Seven Deadly Heresies Now Doctrine

I just noticed something interesting about Bruce R. McConkie’s 1980 speech at BYU entitled, “Seven Deadly Heresies.” I was once attacked for citing this “non doctrinal [sic] speech” in talking about the doctrines of the LDS church.

However, I have been vindicated. The speech now bears the following copyright:

“© Intellectual Reserve, Inc. All rights reserved.”

As my detractor noted, “Doctrine is found in the published works of the Church. You want to pin us down? There it is.” Anything bearing the IRI copyright has been through the Correlation process and published by the church, and is therefore official doctrine.

In this famous speech, McConkie contrasts “the revealed religion that has come to us with the theoretical postulates of Darwinism and the diverse speculations descending therefrom,” giving his readers a choice between believing the prophets or accepting “the theories of men.” To underscore the impossibility of harmonizing evolution with the gospel, he compares Darwinism to “the false religions of the Dark Ages ” and the truths of God to “the truths of science as they have now been discovered.”

Some have insisted that McConkie was in this speech softening his position when he said, “These are questions to which all of us should find answers. Every person must choose for himself what he will believe. I recommend that all of you study and ponder and pray and seek light and knowledge in these and in all fields.”

Of course, this is like saying, You can choose to follow God or the philosophies of men. Come to think of it, that’s exactly how McConkie presents it. It has been said that McConkie “essentially says if you can find a way for it to work in the context of doctrine, more power to you.” That would explain why McConkie includes harmonizing evolution in a list of heresies. “If you can find a way for heresy to work in the context of doctrine, more power to you.” Does that sound like something McConkie would say?

Either way, the Seven Deadly Heresies are now doctrine:

1. God is progressing in knowledge and is learning new truths.
2. Church members can harmonize evolution and doctrine.
3. Temple marriage assures us of an eventual exaltation.
4. The doctrine of salvation for the dead offers men a second chance for salvation.
5. There is progression from one kingdom to another in the eternal worlds.
6. Adam is our father and our god, … he is the father of our spirits and our bodies, and … he is the one we worship.
7. We must be perfect to gain salvation.

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15 Responses to Seven Deadly Heresies Now Doctrine

  1. kuri says:

    You mean the speech is doctrine, not the heresies themselves, right? 😉

  2. melvinwalker says:

    I’m dumbfounded that people ever believed those, especially number 3. Haven’t they ever heard of the Second Annointing? *sheesh*

  3. lopaka says:

    With all due repect to your detractor, what he should have said was that the Standard Works of the Church are canon. Anything else may be considered opinion, if it isn’t in the Scriptures. And remember, these are ideas which some believe but are NOT doctrine.

    • runtu says:

      That’s not exactly how it works. Anything bearing a church copyright has been through a Correlation review and is thus considered consistent with doctrine.

      • Jeremy says:

        This is not exactly correct. For example, the Ensign is copyrighted by the church, however the only piece of doctrine is the First presidency message

        Second, any bit of doctrine will be shouted by the mountain tops, it wont be hidden in obscure places, it will be repeated again and again. “In the Mouths of 2 or 3 Witnesses Shall a Thing Be Established” (2 Cor. 13:1)

        The Lord teaches by repetition, the more repeated the more important. Many of these heresies have been repeated many times, and as such they are most definitely Gospel Doctrine.

        However, the second heresy was only spoken of by an apostle once, and here it is. There is no second witness by a prophet, seer, or revelator.

        Also by way of evidence. In the last paragraph before heresy number 3 we find the following statement “My reasoning causes me to conclude…” This is not the statement of Revelation, this is the opinion of one man, granted he was an apostle. But still it is the opinion of one man.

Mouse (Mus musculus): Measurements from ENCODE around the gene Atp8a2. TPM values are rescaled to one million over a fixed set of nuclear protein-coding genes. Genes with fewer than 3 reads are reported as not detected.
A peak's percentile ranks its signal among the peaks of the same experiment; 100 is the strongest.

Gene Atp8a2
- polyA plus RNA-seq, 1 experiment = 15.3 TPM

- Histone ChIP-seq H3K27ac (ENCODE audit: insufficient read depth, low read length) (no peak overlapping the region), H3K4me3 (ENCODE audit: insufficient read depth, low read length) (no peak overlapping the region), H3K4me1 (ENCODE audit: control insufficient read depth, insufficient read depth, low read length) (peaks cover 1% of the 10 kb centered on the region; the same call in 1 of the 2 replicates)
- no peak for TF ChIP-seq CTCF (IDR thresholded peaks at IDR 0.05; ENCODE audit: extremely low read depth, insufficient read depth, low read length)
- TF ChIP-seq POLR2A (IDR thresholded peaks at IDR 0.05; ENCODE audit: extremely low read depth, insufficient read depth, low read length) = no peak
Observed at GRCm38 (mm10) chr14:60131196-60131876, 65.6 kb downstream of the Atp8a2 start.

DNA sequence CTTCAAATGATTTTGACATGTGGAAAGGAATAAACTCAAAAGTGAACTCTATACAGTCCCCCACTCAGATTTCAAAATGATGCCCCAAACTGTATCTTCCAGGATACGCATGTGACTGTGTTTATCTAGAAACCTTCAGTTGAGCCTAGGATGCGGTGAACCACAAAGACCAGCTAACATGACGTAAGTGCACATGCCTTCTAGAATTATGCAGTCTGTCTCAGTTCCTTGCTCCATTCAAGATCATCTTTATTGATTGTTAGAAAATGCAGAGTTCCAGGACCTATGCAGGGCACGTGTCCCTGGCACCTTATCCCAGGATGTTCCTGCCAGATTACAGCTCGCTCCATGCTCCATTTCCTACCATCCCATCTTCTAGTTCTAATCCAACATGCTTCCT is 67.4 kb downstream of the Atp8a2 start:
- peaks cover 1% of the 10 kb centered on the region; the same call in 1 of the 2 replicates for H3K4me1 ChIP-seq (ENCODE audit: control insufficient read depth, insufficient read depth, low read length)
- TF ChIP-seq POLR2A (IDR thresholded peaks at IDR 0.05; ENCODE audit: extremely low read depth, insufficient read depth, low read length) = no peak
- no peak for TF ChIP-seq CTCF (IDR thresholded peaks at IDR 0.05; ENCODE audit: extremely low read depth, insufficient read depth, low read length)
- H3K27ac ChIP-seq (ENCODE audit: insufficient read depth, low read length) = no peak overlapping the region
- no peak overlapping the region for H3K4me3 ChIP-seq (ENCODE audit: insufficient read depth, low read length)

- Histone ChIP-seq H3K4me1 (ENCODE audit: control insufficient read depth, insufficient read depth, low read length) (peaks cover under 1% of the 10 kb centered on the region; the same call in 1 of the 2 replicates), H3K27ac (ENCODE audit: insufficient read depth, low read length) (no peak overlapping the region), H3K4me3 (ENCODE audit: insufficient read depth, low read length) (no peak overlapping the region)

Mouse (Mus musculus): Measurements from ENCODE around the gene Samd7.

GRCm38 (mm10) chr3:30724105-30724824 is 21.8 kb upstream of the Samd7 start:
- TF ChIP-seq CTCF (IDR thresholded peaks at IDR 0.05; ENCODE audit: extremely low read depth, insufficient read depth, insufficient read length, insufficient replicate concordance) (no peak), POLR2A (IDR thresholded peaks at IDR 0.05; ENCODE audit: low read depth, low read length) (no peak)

Until it is repeated by other brethren who have been given the Apostolic calling, it will only be opinion.

      • runtu says:

        If it bears the church’s copyright, it has been through Correlation and has been deemed doctrinally consistent.

  4. Jeremy says:

    Again, in all humility… “Not every statement made by a Church leader, past or present, necessarily constitutes doctrine. A single statement made by a single leader on a single occasion often represents a personal, though well-considered, opinion, but is not meant to be officially binding for the whole Church. With divine inspiration, the First Presidency…and the Quorum of the Twelve Apostles…counsel together to establish doctrine that is consistently proclaimed in official Church publications. This doctrine resides in the four “standard works” of scripture (the Holy Bible, the Book of Mormon, the Doctrine and Covenants and the Pearl of Great Price), official declarations and proclamations, and the Articles of Faith. Isolated statements are often taken out of context, leaving their original meaning distorted.” LDS Newsroom, “Approaching Mormon Doctrine,” lds.org (4 May 2007) With a direct link at http://www.mormonnewsroom.org/ldsnewsroom/eng/commentary/approaching-mormon-doctrine

    The copyright symbol simply conveys ownership. Unless you want to assert that all materials including all pages of the LDS.org and mormon.org websites also attached to this copyright and are also scripture, Not to mention all advertising in all languages, must there for also be reviewed by the Apostles, and therefore also scripture.

    You would also have to include all comments by users, as they are also protected by the copyright.

    Occam’s razor in effect, the simplest answer is that it shows ownership, and not doctrine, so unless you can provide an apostle saying that everything that the church publishes is gospel doctrine, I will assume that it is only doctrine when it follows the command in the scriptures.

    • runtu says:

      I did not say they were “scripture.” The press release you cited explains it clearly: “With divine inspiration, the First Presidency…and the Quorum of the Twelve Apostles … counsel together to establish doctrine that is consistently proclaimed in official Church publications.” In other words, what is published by the church (including everything the church publishes on LDS.org and Mormon.org) has been through a Correlation review and approval, meaning that it is consistent with doctrine. Your statement about comments is interesting. As far as I can see, the only comments anyone can make are the I’m a Mormon posts, which are reviewed, like everything else, by the Correlation committee; if they aren’t consistent with church doctrine, they are deleted. When I worked for the church (in publishing, I might add), we were taught repeatedly that what is approved by Correlation is consistent with doctrine. Thus, since the McConkie talk now bears an IRR copyright, it has been through a Correlation review and has been deemed consistent with doctrine.